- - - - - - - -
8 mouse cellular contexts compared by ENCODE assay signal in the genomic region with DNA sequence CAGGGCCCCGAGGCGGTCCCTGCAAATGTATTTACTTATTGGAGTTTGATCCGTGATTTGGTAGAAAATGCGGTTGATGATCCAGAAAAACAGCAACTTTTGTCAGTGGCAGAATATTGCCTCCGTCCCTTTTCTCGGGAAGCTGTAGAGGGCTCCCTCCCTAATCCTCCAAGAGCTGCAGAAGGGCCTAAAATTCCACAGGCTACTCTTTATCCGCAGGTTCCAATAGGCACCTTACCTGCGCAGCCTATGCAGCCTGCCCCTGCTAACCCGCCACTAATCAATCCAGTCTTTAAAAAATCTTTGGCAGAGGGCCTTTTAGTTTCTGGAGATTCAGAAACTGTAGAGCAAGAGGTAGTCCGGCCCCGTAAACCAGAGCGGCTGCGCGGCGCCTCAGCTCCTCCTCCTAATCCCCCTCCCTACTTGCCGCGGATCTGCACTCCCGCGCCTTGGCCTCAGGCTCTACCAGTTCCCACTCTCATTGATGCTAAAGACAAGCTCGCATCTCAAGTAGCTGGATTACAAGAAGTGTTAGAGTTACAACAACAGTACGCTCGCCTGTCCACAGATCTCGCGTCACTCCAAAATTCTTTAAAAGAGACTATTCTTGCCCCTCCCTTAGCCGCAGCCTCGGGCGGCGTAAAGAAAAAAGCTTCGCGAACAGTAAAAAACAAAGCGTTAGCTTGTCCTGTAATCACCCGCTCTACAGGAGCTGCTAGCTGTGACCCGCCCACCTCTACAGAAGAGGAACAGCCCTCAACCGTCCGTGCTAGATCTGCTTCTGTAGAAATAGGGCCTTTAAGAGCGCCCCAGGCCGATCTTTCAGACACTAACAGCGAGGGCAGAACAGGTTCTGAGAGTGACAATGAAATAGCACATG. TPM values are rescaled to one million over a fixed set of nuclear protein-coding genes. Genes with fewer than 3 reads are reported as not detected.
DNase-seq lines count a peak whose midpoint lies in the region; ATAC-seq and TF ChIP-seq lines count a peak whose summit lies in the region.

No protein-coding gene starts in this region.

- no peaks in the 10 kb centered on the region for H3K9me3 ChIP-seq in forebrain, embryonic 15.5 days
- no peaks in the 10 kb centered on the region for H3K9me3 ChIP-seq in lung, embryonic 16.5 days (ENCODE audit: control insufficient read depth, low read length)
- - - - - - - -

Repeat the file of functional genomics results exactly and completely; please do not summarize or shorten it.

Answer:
8 mouse cellular contexts compared by ENCODE assay signal in the genomic region with DNA sequence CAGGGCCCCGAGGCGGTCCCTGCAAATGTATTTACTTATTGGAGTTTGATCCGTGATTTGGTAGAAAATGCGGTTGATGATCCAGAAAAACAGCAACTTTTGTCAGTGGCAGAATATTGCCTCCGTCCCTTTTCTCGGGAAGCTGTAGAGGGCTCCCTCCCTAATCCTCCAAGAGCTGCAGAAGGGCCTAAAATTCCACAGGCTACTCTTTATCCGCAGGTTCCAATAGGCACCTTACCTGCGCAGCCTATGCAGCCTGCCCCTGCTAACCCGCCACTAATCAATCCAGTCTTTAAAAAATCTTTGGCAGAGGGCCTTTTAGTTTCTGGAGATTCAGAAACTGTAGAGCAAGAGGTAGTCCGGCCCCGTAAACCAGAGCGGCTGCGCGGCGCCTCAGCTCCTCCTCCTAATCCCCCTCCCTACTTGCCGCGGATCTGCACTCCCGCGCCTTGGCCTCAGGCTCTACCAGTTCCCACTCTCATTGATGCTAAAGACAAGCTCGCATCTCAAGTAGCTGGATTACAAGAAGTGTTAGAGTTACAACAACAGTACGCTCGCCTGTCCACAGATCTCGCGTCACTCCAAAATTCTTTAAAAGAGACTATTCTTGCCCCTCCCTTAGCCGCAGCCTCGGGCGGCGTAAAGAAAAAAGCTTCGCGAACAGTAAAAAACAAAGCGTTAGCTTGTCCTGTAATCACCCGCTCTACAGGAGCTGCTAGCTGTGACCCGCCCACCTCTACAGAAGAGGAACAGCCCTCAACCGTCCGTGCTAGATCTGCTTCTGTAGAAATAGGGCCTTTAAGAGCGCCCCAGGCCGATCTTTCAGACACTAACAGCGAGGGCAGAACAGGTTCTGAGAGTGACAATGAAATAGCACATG. TPM values are rescaled to one million over a fixed set of nuclear protein-coding genes. Genes with fewer than 3 reads are reported as not detected.
DNase-seq lines count a peak whose midpoint lies in the region; ATAC-seq and TF ChIP-seq lines count a peak whose summit lies in the region.

No protein-coding gene starts in this region.

- no peaks in the 10 kb centered on the region for H3K9me3 ChIP-seq in forebrain, embryonic 15.5 days
- no peaks in the 10 kb centered on the region for H3K9me3 ChIP-seq in lung, embryonic 16.5 days (ENCODE audit: control insufficient read depth, low read length)